Anyone who has been following the activities of disgraced former Sun editor Kelvin McFilth will know that he tried to stir up hatred against Channel 4 News presenter Fatima Manji recently, on the basis that she had the audacity to wear a headscarf when presenting. This, he declared, was a religious symbol, and Christians, who in Kel’s perverse fantasy world are permanently under attack, are not permitted such things.
McFilth also declared that he was going to make a complaint about Ms Manji to Ofcom, but was, in the event, of less than perfect courage, and chickened out. In any case, those who did complain to Ofcom had their gripes summarily dismissed, as the idea that wearing a headscarf is contravening any part of broadcast rules is fatuous - as would the clear display of any Christian symbol. Kel was the one who was wrong.
Because, although he knew full well what he was doing, he used his Sun column to carry on the incitement against Ms Manji, and of course Channel 4 generally, as his ultimate boss Rupert Murdoch dictates (Rupe wants to undermine Channel 4 to the point where it gets sold off, and therefore weakened, which is his ideal state for broadcasters who take such radical action as providing objective news coverage).
In the meantime, Ms Manji made a complaint to press regulator IPSO, along with around 1,700 others. After all, Kel had deliberately targeted her because of her faith, and had encouraged others to do the same. She therefore complained “that the article had breached clause one (accuracy), clause three (harassment) and clause 12 (discrimination)”. It looked like an open and shut case.
But that would have been to reckon without IPSO’s magical ability - inherited from the discredited PCC that went before - to wipe the arses of the press’ bully boys. And so it came to pass that, despite Alan Moses’ protestations that the regulator is not “toothless”, he showed that it was indeed toothless, as Ms Manji’s complaint was dismissed. Nothing to see here, move along please, all in the garden very wonderful.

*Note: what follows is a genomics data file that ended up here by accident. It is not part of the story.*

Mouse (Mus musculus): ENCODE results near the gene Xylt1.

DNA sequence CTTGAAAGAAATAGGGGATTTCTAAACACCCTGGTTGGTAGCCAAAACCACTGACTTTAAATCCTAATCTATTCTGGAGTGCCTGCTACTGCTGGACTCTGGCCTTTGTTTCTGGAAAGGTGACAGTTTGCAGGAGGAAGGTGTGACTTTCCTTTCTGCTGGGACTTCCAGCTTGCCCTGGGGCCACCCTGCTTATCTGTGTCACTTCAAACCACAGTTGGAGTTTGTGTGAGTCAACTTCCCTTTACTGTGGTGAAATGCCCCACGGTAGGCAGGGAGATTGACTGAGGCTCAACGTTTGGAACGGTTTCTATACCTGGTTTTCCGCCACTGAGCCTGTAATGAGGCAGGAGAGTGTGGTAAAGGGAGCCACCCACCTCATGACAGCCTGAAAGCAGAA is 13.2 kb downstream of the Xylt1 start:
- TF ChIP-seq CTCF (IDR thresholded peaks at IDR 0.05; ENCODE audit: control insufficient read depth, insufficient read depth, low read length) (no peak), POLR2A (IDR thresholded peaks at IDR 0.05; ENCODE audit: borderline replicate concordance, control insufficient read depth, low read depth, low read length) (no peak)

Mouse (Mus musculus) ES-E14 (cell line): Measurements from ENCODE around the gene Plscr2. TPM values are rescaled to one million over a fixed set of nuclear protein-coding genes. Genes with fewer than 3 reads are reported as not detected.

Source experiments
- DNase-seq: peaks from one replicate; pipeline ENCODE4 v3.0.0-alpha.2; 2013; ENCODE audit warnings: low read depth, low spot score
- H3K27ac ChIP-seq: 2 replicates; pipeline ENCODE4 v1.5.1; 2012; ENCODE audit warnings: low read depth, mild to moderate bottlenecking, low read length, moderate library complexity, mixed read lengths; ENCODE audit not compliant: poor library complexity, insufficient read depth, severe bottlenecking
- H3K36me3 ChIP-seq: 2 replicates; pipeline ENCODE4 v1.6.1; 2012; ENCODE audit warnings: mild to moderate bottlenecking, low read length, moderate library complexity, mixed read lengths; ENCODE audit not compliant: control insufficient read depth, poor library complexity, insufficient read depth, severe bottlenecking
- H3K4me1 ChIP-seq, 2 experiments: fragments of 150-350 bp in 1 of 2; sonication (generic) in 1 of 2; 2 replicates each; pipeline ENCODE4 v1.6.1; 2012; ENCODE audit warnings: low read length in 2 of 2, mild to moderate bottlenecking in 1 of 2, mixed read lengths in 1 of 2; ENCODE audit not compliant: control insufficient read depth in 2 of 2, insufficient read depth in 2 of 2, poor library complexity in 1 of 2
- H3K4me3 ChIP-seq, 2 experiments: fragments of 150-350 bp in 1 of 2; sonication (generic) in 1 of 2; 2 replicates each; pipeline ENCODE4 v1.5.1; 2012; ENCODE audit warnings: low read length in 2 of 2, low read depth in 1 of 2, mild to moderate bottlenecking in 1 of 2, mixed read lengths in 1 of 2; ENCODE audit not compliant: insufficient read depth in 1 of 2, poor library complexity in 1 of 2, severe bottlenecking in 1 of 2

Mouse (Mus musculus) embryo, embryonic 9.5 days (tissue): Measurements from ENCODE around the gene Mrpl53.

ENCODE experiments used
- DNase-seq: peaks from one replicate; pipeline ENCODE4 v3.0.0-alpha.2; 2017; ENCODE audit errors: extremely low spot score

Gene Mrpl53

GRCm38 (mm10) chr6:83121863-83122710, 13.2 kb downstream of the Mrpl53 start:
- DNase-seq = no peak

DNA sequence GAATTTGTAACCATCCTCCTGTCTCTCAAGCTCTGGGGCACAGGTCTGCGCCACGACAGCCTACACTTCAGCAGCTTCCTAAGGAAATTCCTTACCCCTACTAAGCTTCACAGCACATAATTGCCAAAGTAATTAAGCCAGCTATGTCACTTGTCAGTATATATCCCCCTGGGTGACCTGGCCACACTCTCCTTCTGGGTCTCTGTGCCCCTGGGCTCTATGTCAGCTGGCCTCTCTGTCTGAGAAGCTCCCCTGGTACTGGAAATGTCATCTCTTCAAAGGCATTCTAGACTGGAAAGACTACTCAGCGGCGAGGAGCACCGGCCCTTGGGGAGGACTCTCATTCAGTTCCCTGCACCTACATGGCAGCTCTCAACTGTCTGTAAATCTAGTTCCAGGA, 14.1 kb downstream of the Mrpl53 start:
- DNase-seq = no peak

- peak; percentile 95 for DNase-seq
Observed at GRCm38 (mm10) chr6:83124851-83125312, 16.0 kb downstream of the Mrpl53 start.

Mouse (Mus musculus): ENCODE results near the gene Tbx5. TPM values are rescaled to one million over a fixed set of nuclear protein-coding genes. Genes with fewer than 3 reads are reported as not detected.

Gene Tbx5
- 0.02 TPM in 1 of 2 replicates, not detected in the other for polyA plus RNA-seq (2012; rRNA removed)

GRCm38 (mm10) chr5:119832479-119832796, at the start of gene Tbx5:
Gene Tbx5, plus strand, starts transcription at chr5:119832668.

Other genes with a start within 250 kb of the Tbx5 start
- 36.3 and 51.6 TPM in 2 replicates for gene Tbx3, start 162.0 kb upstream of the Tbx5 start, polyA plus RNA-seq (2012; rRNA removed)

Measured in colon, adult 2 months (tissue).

Kelvin McFilth’s article, which was the subject of the complaint, said “Was it appropriate for her to be on camera when there has been yet another shocking slaughter by a Muslim?” The discrimination is clear. That he kept on about it and incited others demonstrates harassment. Yet IPSO says, no doubt with a straight face, that there was no prejudicial or pejorative reference on the grounds of her religion. Except there was.
If anyone was still in any doubt that IPSO was a sham press regulator, not fit for purpose, and that it is in hock to the press barons, this judgment should dispel it. Kelvin McFilth has embarked on a deliberate and sustained campaign of incitement against Fatima Manji, he has been demonstrated to have acted thus, and yet IPSO has meekly ignored the fact of the matter and wiped his arse. That is why IPSO is a sham regulator.
Meanwhile, the press can go on harassing Muslim women, safe in the knowledge that they will not suffer any kind of sanction for it. That’s not good enough.